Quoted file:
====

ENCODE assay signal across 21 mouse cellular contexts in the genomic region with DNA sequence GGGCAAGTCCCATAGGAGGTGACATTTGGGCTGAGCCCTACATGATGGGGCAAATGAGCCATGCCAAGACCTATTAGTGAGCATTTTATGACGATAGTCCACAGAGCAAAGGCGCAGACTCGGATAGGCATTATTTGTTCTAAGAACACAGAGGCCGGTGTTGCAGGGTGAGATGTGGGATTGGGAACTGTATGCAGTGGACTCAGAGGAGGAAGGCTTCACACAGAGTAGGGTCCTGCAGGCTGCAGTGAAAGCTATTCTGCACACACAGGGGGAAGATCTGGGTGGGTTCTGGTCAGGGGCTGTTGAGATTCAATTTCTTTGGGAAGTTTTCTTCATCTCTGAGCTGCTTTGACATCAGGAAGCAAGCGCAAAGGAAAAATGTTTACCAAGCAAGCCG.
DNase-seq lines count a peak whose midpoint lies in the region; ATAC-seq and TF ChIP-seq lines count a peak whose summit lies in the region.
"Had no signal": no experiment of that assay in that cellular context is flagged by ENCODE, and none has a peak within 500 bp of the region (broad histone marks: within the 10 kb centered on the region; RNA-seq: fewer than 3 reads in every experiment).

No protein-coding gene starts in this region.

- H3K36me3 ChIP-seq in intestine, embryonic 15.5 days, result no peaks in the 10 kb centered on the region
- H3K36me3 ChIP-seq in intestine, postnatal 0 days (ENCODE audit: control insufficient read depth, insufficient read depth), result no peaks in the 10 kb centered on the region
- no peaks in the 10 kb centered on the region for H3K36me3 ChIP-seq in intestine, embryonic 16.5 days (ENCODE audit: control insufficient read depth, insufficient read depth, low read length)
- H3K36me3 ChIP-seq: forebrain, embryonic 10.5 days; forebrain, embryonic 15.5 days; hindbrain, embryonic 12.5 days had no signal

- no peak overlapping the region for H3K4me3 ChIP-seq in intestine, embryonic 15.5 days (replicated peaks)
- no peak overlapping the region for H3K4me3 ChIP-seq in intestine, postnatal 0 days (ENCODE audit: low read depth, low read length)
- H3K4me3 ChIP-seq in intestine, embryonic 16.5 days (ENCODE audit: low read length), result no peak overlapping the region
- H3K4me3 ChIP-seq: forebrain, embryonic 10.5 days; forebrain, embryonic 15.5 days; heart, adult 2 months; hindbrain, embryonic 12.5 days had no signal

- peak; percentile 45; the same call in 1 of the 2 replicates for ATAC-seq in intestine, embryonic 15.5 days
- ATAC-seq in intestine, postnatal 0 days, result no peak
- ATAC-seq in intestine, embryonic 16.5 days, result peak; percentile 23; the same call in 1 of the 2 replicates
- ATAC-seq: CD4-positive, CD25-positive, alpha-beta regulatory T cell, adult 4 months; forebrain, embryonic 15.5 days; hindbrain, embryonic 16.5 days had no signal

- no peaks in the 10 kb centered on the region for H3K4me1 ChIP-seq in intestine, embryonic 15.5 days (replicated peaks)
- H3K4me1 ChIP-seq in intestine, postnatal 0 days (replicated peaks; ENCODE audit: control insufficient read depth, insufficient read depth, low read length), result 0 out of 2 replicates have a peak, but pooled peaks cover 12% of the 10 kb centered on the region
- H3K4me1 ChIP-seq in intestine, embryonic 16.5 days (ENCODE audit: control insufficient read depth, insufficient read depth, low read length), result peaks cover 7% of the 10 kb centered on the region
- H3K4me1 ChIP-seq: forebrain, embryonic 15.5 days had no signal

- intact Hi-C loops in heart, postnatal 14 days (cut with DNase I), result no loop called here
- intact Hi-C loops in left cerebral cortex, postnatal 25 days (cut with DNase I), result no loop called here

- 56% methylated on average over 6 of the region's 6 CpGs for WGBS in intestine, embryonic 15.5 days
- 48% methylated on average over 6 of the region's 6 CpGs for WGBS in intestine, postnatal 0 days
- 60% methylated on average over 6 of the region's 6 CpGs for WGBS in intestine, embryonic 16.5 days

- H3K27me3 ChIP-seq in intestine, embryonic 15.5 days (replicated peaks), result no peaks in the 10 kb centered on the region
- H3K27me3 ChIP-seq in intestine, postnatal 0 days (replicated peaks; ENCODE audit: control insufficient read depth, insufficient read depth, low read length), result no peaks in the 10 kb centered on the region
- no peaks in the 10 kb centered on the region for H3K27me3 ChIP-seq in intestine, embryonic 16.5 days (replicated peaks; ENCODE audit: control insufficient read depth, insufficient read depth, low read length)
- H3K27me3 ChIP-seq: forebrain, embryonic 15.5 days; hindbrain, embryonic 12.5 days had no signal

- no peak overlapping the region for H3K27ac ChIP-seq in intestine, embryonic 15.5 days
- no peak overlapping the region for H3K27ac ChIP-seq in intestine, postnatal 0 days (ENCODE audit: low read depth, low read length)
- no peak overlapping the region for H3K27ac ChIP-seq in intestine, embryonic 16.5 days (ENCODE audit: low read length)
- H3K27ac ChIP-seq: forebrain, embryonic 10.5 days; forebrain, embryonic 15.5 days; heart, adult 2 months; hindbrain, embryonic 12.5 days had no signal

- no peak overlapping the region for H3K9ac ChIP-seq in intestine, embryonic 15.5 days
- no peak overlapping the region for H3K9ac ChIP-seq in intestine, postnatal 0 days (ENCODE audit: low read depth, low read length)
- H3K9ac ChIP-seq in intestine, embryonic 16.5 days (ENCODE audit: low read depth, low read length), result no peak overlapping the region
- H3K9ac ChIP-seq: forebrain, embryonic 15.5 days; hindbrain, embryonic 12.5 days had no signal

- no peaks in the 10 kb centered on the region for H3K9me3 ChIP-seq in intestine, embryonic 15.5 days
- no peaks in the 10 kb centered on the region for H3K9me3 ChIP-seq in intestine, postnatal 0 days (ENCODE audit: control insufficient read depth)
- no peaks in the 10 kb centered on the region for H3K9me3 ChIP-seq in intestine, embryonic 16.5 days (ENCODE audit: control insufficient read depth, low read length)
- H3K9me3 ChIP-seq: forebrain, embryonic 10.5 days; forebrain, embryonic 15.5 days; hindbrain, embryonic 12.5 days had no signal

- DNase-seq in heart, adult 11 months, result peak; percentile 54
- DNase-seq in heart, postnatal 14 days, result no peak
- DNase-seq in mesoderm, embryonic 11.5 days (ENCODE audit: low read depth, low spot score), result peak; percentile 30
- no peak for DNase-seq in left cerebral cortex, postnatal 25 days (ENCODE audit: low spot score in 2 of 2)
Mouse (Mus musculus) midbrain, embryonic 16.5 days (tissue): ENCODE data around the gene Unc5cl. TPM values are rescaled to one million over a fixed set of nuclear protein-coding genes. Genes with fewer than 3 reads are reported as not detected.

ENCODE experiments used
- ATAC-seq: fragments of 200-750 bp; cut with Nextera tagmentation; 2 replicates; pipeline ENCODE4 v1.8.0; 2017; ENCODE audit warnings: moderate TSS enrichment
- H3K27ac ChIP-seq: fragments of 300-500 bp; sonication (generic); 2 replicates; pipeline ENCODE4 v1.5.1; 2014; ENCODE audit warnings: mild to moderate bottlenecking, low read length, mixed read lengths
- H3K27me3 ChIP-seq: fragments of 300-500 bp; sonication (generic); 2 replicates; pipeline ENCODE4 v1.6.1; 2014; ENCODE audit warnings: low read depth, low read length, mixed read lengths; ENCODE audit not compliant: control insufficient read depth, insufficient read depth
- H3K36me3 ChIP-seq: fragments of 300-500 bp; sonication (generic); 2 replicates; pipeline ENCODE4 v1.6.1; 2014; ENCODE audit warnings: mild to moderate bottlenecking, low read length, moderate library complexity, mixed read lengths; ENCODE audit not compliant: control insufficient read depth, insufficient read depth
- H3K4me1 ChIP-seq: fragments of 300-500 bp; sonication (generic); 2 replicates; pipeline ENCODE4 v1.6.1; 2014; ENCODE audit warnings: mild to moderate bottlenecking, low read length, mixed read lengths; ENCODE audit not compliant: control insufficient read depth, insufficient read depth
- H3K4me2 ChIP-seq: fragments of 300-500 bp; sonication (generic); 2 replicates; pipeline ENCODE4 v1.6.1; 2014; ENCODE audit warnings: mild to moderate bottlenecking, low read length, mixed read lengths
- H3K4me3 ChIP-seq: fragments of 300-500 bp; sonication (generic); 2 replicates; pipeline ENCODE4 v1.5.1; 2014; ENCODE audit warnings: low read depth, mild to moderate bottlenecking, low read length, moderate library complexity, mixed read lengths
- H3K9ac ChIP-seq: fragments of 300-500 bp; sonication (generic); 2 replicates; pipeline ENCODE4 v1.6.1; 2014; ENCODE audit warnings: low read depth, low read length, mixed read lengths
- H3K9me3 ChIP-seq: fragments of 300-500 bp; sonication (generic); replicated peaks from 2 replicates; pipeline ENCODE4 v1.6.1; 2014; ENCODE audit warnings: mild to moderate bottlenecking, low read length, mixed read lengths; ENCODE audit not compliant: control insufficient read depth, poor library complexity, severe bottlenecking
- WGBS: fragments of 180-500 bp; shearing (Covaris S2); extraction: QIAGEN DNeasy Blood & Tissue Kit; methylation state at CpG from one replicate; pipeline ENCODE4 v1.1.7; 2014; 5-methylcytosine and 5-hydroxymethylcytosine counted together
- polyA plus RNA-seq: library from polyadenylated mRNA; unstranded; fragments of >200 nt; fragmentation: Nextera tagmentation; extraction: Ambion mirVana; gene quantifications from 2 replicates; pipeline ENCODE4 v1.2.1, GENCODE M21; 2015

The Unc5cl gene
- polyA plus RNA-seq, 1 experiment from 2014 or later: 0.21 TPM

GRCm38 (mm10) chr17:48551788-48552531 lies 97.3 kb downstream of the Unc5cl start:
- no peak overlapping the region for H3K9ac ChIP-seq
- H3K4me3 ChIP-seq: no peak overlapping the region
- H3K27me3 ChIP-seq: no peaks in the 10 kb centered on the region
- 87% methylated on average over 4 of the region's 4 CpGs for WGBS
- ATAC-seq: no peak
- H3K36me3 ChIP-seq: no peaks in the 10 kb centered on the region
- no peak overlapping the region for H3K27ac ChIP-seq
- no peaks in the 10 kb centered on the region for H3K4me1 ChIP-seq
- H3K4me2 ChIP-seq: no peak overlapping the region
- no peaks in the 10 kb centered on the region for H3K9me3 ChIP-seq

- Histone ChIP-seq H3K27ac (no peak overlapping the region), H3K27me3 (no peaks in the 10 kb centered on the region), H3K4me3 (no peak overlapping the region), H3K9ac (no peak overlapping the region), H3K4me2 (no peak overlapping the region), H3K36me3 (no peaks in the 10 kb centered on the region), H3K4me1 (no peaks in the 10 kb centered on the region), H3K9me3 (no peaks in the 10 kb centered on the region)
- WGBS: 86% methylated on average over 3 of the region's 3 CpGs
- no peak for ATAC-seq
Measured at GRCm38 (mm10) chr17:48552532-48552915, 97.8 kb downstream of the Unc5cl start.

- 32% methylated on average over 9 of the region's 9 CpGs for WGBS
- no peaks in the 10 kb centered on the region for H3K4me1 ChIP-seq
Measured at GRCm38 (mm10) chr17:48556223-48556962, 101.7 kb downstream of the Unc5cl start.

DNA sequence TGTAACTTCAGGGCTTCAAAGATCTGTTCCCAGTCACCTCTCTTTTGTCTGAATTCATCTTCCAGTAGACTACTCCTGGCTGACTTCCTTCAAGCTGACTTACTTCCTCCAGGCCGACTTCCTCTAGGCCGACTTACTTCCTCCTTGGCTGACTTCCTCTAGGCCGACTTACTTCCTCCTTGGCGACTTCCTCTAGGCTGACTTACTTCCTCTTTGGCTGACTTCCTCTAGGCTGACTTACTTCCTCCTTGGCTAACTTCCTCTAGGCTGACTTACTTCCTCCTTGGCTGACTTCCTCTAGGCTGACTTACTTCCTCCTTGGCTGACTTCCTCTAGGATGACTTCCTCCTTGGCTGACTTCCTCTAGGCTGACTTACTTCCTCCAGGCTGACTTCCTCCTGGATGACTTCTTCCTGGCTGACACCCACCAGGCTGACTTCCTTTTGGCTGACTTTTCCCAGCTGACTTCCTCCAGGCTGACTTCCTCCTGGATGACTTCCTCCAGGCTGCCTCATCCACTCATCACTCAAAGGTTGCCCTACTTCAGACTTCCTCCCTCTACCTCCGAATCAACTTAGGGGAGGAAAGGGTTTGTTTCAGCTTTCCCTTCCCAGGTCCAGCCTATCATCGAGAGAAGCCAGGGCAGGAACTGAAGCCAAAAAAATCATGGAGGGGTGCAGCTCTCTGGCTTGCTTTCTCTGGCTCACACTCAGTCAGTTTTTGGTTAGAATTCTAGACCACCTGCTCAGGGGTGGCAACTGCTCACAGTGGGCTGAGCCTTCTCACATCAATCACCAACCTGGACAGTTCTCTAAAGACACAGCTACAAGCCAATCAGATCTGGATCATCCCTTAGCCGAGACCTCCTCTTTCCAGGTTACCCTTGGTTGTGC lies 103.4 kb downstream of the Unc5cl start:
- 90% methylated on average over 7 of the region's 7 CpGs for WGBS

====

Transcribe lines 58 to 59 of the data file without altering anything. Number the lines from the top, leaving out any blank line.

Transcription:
- polyA plus RNA-seq: library from polyadenylated mRNA; unstranded; fragments of >200 nt; fragmentation: Nextera tagmentation; extraction: Ambion mirVana; gene quantifications from 2 replicates; pipeline ENCODE4 v1.2.1, GENCODE M21; 2015

The Unc5cl gene